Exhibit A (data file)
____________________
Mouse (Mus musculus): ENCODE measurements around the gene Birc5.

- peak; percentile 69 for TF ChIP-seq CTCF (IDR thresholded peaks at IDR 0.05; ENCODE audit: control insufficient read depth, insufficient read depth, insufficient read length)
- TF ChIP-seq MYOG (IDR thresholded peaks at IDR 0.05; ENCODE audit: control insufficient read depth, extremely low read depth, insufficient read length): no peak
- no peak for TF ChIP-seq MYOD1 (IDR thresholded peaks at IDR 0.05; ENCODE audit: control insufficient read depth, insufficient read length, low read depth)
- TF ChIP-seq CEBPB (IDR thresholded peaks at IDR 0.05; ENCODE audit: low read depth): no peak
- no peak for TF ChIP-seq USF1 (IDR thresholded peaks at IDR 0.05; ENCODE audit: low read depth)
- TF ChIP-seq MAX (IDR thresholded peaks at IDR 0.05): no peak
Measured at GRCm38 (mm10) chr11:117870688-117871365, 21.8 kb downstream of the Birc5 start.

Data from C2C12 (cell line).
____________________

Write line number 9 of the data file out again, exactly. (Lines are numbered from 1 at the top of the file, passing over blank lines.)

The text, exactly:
Data from C2C12 (cell line).